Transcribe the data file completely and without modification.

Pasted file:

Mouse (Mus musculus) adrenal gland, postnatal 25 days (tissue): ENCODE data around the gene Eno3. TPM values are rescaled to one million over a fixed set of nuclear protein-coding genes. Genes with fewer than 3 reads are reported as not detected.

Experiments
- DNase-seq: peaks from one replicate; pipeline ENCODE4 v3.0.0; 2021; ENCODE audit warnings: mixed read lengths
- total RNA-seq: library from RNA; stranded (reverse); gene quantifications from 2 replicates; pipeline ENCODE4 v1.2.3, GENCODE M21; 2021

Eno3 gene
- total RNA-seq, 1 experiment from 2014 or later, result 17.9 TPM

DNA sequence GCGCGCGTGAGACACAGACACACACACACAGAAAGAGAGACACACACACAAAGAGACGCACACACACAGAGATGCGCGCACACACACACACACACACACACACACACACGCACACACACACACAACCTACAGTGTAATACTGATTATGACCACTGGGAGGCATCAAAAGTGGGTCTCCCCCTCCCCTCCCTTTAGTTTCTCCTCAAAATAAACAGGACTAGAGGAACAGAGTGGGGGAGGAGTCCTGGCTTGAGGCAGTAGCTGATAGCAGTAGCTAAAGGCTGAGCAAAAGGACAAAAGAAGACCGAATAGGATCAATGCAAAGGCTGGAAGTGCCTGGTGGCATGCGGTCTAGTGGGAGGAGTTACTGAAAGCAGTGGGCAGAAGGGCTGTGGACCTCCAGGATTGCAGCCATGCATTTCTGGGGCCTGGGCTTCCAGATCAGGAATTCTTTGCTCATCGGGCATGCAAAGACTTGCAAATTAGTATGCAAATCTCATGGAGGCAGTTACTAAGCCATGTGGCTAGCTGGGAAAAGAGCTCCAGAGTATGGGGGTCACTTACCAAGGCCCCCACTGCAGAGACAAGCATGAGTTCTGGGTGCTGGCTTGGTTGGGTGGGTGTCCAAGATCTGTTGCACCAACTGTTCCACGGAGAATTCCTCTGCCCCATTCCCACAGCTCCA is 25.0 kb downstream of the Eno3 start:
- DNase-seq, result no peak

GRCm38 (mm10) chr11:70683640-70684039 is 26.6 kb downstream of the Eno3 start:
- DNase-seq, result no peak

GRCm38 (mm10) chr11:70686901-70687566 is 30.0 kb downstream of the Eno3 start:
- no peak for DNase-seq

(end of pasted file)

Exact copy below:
Mouse (Mus musculus) adrenal gland, postnatal 25 days (tissue): ENCODE data around the gene Eno3. TPM values are rescaled to one million over a fixed set of nuclear protein-coding genes. Genes with fewer than 3 reads are reported as not detected.

Experiments
- DNase-seq: peaks from one replicate; pipeline ENCODE4 v3.0.0; 2021; ENCODE audit warnings: mixed read lengths
- total RNA-seq: library from RNA; stranded (reverse); gene quantifications from 2 replicates; pipeline ENCODE4 v1.2.3, GENCODE M21; 2021

Eno3 gene
- total RNA-seq, 1 experiment from 2014 or later, result 17.9 TPM

DNA sequence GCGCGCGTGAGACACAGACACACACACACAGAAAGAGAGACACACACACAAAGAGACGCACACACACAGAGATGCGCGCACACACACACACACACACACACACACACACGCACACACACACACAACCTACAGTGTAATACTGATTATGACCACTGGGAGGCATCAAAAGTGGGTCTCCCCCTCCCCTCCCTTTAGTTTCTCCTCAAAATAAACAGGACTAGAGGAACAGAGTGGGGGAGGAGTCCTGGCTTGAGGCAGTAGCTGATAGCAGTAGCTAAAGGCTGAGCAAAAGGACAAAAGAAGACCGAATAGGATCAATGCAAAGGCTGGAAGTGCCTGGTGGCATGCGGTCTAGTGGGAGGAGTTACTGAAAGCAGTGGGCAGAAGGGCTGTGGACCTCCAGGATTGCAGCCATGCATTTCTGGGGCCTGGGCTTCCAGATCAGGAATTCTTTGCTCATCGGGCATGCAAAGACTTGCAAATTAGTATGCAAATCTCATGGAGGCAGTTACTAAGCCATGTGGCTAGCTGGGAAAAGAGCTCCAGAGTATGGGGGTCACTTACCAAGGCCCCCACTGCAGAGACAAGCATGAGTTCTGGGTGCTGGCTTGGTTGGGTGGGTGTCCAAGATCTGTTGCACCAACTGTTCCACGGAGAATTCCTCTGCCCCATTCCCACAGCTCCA is 25.0 kb downstream of the Eno3 start:
- DNase-seq, result no peak

GRCm38 (mm10) chr11:70683640-70684039 is 26.6 kb downstream of the Eno3 start:
- DNase-seq, result no peak

GRCm38 (mm10) chr11:70686901-70687566 is 30.0 kb downstream of the Eno3 start:
- no peak for DNase-seq